The Mercury asked all hopefuls to put forward two mayoral minutes they would raise at the start of their term.
Stamping out illegal dumping, capping rate rises and shutting down skydiving operations in Stuart Park are some of the proposals being put forward by those hoping to become Wollongong’s next Lord Mayor.
Other candidates say they want to boost council staff union membership, forensically investigate the council’s finances or change the way flood premiums affect Wollongong residents.
There are seven men and two women running for the city’s top job, and the Mercury asked all of them to put forward two mayoral minutes they would raise at the start of their term.
Read more: Meet the 98 people vying for your votes
Mayoral minutes are placed at the top of a council meeting agenda, and are designed to recognise the special position of the mayor.
Unlike other motions, the mayor can move that a minute be debated of the floor of council without a seconder, however it does need majority support to be passed.
Incumbent Lord Mayor Gordon Bradbery said his focus would be setting up a new authority to manage Lake Illawarra, and reviewing the council’s on-call clean-up program to reduce illegal dumping.
Read more: How Wollongong hopefuls would tackle housing crisis
Candidate Vicki Curran said she would push to make all councillor briefings – which are currently confidential – open to the public, and she would also work to reverse the council’s decision on skydiving in Stuart Park.
Cr Curran has been a vocal opponent of the long-held plans to build a Skydive the Beach headquarters – which finally got the go ahead this year – and said she would quickly try to put all plans to move forward with the building lease “on hold” if elected as mayor.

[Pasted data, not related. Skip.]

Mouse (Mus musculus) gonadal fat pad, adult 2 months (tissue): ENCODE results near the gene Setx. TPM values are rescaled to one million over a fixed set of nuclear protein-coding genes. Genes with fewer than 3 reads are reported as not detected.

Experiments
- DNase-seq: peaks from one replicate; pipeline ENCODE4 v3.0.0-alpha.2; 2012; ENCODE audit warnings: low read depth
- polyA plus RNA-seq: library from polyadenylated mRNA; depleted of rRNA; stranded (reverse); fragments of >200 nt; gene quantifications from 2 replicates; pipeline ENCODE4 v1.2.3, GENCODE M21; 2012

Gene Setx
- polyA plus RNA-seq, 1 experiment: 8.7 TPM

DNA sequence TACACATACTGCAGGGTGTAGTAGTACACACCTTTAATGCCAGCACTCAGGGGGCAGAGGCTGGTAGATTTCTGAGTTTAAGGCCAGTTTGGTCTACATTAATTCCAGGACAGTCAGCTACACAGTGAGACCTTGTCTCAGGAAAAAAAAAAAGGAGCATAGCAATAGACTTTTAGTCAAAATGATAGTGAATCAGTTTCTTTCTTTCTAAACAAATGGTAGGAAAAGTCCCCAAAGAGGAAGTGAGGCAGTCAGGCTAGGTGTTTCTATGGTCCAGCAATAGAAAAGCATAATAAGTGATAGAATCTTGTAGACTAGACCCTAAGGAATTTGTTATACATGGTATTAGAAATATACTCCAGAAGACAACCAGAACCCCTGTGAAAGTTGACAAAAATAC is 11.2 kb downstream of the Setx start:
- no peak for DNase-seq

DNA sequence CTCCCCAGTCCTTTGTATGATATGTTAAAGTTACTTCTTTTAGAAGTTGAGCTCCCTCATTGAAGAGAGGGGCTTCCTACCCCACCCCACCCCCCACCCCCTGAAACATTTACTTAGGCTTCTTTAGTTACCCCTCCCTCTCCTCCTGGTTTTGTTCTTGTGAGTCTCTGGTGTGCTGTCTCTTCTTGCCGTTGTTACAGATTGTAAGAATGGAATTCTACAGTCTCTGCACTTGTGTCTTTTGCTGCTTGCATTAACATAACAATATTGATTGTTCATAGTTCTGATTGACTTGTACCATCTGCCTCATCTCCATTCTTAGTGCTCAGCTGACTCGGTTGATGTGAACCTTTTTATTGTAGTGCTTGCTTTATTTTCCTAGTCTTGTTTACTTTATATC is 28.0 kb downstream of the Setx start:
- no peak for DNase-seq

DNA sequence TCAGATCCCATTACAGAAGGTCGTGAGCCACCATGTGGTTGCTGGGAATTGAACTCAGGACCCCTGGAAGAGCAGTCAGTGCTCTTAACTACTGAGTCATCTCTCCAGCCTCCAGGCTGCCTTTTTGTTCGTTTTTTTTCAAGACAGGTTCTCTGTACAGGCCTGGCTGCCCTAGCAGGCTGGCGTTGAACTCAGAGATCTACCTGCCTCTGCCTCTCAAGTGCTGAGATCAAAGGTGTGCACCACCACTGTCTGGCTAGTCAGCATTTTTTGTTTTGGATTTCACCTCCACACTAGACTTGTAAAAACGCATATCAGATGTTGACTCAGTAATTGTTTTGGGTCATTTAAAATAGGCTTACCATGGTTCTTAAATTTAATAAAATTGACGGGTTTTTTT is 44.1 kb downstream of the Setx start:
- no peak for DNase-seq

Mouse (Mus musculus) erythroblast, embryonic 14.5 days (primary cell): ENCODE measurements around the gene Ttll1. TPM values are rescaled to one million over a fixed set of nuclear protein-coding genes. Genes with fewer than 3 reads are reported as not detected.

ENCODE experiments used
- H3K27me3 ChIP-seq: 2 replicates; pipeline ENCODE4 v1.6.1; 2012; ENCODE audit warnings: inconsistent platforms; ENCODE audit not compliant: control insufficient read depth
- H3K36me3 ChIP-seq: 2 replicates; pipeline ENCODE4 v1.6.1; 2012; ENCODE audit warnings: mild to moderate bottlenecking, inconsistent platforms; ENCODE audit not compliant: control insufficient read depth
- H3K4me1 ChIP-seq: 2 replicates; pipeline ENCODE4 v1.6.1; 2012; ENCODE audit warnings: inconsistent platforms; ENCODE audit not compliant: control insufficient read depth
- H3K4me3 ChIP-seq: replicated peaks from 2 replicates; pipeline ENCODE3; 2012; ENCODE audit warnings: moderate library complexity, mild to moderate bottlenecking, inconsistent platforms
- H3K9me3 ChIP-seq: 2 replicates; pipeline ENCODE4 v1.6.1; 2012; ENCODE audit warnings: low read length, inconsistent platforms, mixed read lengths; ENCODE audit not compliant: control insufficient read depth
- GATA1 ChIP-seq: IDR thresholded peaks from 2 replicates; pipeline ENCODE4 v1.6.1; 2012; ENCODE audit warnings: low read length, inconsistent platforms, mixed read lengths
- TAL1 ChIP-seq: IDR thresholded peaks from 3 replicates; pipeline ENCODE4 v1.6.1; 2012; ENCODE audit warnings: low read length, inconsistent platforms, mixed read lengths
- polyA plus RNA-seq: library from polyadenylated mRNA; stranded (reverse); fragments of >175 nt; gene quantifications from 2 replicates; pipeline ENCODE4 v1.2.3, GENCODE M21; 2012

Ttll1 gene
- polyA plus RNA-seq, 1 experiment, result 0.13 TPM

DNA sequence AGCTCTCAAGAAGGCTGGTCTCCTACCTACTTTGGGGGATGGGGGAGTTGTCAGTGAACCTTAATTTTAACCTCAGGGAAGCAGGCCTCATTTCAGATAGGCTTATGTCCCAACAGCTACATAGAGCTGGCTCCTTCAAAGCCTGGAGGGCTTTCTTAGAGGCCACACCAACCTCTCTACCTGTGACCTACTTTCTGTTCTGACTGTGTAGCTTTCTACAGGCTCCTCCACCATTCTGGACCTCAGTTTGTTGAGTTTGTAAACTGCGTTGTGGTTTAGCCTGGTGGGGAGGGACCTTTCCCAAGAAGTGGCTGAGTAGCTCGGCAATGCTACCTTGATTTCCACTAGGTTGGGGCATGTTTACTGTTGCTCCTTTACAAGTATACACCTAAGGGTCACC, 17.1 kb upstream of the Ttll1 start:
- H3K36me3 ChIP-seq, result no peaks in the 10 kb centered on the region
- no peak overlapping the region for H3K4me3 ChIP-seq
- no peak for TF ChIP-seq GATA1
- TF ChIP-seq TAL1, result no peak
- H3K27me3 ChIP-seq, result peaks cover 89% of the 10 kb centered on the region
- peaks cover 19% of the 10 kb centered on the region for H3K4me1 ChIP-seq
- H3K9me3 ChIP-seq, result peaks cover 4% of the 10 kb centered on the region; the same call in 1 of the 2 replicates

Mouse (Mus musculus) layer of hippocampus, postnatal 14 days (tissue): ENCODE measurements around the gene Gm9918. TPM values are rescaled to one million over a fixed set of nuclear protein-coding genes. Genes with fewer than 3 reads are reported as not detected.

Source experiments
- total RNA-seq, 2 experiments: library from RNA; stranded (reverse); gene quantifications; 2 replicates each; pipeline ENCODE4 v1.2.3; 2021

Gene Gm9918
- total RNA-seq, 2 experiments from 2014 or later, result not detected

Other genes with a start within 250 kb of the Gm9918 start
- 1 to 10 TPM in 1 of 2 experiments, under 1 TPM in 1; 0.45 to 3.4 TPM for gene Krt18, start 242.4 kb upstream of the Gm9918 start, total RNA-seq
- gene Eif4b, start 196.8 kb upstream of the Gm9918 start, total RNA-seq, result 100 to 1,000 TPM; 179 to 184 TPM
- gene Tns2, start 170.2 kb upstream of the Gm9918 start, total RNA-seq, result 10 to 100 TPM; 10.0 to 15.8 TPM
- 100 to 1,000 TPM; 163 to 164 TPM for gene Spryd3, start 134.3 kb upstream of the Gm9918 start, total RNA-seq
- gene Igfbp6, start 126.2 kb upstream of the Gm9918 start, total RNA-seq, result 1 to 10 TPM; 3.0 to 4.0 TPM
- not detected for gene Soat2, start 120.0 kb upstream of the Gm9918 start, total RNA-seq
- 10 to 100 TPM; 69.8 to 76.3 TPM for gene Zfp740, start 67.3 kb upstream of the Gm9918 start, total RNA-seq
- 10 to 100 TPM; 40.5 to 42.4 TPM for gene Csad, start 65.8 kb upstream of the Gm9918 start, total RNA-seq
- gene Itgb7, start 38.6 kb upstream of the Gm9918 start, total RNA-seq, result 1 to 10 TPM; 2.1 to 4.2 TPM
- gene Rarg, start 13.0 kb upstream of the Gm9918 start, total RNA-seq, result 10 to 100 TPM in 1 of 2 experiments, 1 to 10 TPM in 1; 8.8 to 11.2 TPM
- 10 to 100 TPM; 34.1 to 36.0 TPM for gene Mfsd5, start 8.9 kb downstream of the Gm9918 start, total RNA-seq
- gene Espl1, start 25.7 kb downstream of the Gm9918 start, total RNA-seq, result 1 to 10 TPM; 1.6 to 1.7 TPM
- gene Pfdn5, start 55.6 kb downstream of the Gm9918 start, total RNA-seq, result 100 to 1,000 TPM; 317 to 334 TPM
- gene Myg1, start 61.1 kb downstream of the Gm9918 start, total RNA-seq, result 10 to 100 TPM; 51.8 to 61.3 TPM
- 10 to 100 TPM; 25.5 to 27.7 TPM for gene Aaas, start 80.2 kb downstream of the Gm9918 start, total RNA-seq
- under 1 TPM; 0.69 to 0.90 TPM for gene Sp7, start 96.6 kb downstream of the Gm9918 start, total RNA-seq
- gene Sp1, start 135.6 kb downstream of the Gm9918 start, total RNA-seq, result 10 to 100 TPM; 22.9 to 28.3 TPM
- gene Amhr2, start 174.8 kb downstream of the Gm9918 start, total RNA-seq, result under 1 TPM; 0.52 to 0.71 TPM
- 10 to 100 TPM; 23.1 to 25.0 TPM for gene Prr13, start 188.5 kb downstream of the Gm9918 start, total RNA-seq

Greens hopeful Mithra Cox said she would attempt to encourage more council staff to become members of a union.
Stopping large rate hikes and “re-focusing resources toward the city’s neglected suburbs” were Labor contender David Brown’s promises, however he said he would be unlikely to introduce his own proposed mayoral minutes, as he would prefer to allow them to progress through normal council business.
Northern suburbs’ independents Warwick Erwin and Greg Petty are both running for mayor but are on the same candidate ticket.
Mr Erwin said he would try to reduce flood premiums and improve community consultation, while Cr Petty proposed a lengthy review of numerous council functions.
Cr Petty also highlighted a long list of northern projects he would try to expedite, including a fully-enclosed dog park and a new skate park at Thirroul.